…all microtransactions that sell game content also destroy equity.
-Ramin Shokrizade, in his The Barrier to Big post
Free to play, revenue models, and why some MMOs succeed while others fail remain hot topics in the MMO blogesphere, with a myriad of different opinions represented.
One recent thread has been the impact on MMOs of players being able to buy items that would otherwise be earned through game play. The argument was made at one point that, since you cannot “win” an MMO, that how other players acquire their gear and the like has no impact on you.
Mr. Shokrizade’s reply to that is quite succinct.
What if I spent three months earning the first horse in a game, and then a few days later I found out that 500 other players now had horses. But this was not due to a bug per se, this was because the game host decided that horses were cool and that players would pay real money for them. Again I describe this in Mona Lisa. Now horses are not cool anymore, and my equity has been destroyed. I’m upset! More importantly, I have now lost confidence in the game world and it’s hosts because I know they will not protect my efforts
It is not about winning. Winning, which exactly nobody was arguing in favor of, is just a straw man. It is about the value associated with your play and the developer not making you feel like your efforts were for nothing.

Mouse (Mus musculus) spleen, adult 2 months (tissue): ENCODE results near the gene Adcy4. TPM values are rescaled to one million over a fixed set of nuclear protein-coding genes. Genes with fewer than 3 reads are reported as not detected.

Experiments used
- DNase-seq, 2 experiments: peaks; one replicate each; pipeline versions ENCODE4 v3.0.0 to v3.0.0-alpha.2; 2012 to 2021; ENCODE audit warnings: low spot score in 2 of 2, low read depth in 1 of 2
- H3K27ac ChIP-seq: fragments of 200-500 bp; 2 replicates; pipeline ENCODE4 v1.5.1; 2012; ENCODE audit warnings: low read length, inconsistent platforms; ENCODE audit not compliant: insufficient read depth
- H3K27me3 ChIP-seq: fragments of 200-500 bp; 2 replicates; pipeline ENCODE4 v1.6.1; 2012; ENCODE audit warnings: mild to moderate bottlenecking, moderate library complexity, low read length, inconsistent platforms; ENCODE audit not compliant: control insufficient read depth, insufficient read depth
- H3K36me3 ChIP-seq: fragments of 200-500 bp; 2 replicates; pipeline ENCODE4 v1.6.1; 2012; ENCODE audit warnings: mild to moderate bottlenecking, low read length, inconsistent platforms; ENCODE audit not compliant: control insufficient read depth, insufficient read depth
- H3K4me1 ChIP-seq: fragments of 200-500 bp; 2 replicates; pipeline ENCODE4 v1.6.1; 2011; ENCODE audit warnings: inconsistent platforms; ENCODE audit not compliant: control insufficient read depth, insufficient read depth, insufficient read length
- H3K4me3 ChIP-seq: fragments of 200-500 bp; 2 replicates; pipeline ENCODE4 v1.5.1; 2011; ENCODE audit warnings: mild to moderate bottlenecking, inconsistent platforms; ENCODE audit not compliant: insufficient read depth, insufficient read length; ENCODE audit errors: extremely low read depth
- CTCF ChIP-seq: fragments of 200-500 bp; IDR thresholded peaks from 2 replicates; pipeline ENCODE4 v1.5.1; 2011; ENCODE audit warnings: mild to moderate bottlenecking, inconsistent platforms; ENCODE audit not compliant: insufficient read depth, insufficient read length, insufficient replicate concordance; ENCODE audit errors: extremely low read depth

It is, in fact, about equity. Aradune‘s famous flaming sword in EverQuest would have been less cool if we all could have had one for a few bucks.
And, frankly, cool is a serious factor in an avidly social game.
This is part of the reason people get worked up about free-to-play, when the allegedly “cool” items are in the cash shop.
Anyway, despite a few obvious errors (as Edward Castronova will tell you, in detail, that EverQuest quite clearly had an economy before WoW… and WoW did not come out in 2003), and a rather specific use of the word “content” (something else people have argued about… this is not SynCaine’s usage… or maybe it is), it is a decent, if short, article that briefly examines why two games were successful… WoW and EVE Online (clearly a different definition than Strauss Zelnick used)… while other games failed to get there after those two blazed the trail.
Now who is going to argue that they love it when MMOs trivialize their efforts?
I am sure somebody will.
Or they will argue that you shouldn’t care about equity at all.
Bonus points for saying “it’s just a game.”